Disgraced plaintiffs’ attorney Richard "Dickie" Scruggs could be headed back to prison after a federal appeals court affirmed his 2009 conviction for bribing a Mississippi state court judge.
Scruggs, who was released on December 10 on a $2 million bond pending his appeal, has served more than four years in prison on dual convictions in 2008 and 2009 for which he was sentenced to a total of seven years. On May 30, 2012, he petitioned the U.S. Court of Appeals for the Fifth Circuit to review his 2009 conviction in light of the U.S. Supreme Court’s recent decision in Skilling v. United States, which limited the scope of the "honest services" fraud statute under which he was charged.
The Fifth Circuit affirmed his conviction on April 12.
"We agree with the district court in concluding that the record overwhelmingly establishes the existence of a corrupt bribery agreement between Scruggs and DeLaughter," the court wrote, referring to former Mississippi Seventh Circuit District Judge Robert "Bobby" DeLaughter.
Neither Scruggs’ attorney, Edward "Chip" Robertson of Bartimus Frickleton Robertson & Gorny in Leawood, Kan., nor a spokesman for the U.S. attorney’s office for the Northern District of Mississippi, returned calls for comment.
Scruggs is best known for his work in suing Big Tobacco, which was profiled in the 1999 film The Insider.
In 2008, he pleaded guilty to charges that he attempted to bribe Third Circuit District Judge Henry Lackey with $40,000 in exchange for a favorable ruling in a fee dispute. He was sentenced to five years in prison.
He was indicted again in 2009 on charges of bribing DeLaughter, who was overseeing a fee dispute brought by Scruggs’ former co-counsel, Robert Wilson. Federal prosecutors charged Scruggs, whose brother in law was then-U.S. Senator Trent Lott, D-Miss., of promising to recommend DeLaughter for a seat on the federal bench in exchange for favorable rulings in the Wilson matter. DeLaughter did so, advising Scruggs about how he would rule on certain motions and revealing Wilson’s settlement position.
Both Scruggs and DeLaughter were charged with one count of conspiracy to commit federal programs bribery and three counts of aiding and abetting honest services mail fraud. Scruggs pleaded guilty to one count of the honest services mail fraud and was sentenced to seven years in prison. He also was ordered to pay a $100,000 fine. He is serving sentences for both convictions concurrently.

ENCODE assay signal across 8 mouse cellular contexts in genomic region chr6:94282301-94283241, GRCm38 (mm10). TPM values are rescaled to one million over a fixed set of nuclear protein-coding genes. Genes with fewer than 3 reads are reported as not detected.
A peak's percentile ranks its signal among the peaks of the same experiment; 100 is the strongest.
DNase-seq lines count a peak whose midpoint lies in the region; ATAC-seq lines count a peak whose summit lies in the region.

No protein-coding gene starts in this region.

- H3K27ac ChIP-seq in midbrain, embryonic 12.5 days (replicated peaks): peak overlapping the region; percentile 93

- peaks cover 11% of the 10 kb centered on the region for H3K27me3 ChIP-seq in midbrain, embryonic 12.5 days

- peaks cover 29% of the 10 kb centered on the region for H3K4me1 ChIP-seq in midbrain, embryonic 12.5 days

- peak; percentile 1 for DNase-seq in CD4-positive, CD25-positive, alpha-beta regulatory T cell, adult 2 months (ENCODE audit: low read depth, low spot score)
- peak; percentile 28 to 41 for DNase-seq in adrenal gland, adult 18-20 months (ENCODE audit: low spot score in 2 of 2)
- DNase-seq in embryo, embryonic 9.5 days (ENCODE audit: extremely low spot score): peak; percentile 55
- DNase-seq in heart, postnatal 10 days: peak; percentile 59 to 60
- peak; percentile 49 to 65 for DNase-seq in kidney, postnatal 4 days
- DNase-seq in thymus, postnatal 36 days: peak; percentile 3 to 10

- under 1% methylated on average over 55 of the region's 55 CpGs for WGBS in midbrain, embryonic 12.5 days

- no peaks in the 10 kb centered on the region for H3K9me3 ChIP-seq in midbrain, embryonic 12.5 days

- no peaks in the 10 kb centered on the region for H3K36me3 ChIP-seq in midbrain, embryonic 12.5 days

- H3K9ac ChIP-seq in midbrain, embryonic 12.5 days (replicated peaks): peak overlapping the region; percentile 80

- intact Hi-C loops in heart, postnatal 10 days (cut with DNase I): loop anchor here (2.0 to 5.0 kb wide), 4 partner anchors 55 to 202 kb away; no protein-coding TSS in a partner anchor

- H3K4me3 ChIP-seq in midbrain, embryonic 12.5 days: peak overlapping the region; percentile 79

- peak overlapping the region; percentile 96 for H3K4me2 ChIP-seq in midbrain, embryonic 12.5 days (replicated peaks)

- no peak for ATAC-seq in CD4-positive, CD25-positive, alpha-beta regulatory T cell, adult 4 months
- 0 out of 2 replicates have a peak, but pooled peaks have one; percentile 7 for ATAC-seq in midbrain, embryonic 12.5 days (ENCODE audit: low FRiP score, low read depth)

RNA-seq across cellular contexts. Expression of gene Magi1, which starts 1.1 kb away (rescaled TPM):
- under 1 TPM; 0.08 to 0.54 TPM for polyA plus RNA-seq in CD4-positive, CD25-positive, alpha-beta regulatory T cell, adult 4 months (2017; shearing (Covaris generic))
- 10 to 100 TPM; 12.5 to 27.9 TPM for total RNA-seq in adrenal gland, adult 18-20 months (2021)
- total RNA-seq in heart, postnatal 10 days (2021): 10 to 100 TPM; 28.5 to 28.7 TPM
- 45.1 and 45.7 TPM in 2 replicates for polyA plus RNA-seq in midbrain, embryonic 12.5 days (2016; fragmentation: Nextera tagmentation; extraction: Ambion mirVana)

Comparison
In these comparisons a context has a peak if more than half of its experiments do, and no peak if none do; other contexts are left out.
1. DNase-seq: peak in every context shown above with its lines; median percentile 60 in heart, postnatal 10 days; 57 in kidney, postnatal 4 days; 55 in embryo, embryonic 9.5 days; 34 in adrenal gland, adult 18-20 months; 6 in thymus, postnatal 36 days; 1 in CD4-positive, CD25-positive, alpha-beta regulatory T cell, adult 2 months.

In 2012, Scruggs failed to persuade a trial judge to set aside his conviction in light of Skilling, in which the high court found on June 24, 2010, that the honest services fraud statute was unconstitutionally vague and limited it to circumstances involving bribes and kickback schemes. U.S. District Judge Glen Davidson in Aberdeen, Miss., affirmed his conviction but certified for appeal the issue of whether Scruggs had been "actually innocent" of honest services fraud in light of Skilling. On appeal before the Fifth Circuit, Scruggs argued that his actions, albeit unethical, did not amount to a bribe since there was no "quid pro quo."
The panel disagreed.
"Scruggs promised to assist DeLaughter, and in exchange DeLaughter favored him in the Wilson case," wrote Judge Jacques Wiener, an appointee of President George H.W. Bush. Wiener was joined on the panel by Judge Jerry Edwin Smith, a Reagan appointee, and Clinton appointee Chief Judge Carl Stewart. "The fact that Scruggs was delayed in upholding his end of the bargain is at most a difference without a distinction. Scruggs has shown neither his actual innocence of post-Skilling honest services fraud nor that there was cause and prejudice for failing to raise a constitutional-vagueness challenge."
Furthermore, the panel noted, Scruggs did not directly appeal his 2009 conviction and never challenged the honest services fraud statute prior to Skilling. The panel also disagreed with Scruggs’ contention that the honest services fraud statute was "facially overbroad" by including alleged bribes involving political endorsements, which he had asserted were protected by the First Amendment.
The opinion came eight months after the Fifth Circuit upheld the 2008 conviction of Scrugg’ son, Zach Scruggs, in the Lackey indictment. Zach Scruggs, also represented by Robinson, was denied a petition for rehearing by the Fifth Circuit on October 1; the U.S. Supreme Court denied his petition for review on February 20. He was released from prison in 2009.
The opinion also came 10 days after the Ninth Circuit ruled against former Orange County, Calif., Sheriff Mike Carona, who argued that Skilling invalidated his conviction for witness tampering, for which he is serving a sentence of 5 1/2 years.
Also, on April 4 the U.S. Justice Department issued a notice to shareholders, employees and other victims of Enron Corp. that Jeffrey Skilling, its former chief executive officer and the subject of the Supreme Court precedent, would be resentenced. He is serving 24 years in federal prison following his conviction for insider trading and securities fraud.
Contact Amanda Bronstad at firstname.lastname@example.org.